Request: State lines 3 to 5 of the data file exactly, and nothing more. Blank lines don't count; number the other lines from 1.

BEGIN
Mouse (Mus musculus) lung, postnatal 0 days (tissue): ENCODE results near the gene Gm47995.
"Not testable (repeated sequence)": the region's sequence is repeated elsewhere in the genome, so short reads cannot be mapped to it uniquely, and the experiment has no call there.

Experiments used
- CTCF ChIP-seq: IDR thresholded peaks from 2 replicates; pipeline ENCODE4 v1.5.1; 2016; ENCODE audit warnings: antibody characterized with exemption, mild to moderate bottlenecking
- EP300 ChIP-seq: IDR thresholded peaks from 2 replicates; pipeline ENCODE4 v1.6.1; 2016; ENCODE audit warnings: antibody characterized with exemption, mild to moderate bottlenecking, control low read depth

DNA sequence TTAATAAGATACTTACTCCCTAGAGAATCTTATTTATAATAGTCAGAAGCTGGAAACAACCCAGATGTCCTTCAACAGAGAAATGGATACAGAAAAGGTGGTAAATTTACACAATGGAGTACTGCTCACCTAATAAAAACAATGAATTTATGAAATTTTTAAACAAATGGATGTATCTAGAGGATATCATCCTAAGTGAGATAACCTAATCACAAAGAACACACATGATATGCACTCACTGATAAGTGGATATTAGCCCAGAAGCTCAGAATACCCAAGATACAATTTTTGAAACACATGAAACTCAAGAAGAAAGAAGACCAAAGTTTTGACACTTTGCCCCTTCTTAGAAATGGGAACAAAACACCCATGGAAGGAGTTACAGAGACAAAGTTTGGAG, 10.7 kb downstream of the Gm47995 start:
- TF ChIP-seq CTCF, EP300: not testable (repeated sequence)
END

Experiments used
- CTCF ChIP-seq: IDR thresholded peaks from 2 replicates; pipeline ENCODE4 v1.5.1; 2016; ENCODE audit warnings: antibody characterized with exemption, mild to moderate bottlenecking
- EP300 ChIP-seq: IDR thresholded peaks from 2 replicates; pipeline ENCODE4 v1.6.1; 2016; ENCODE audit warnings: antibody characterized with exemption, mild to moderate bottlenecking, control low read depth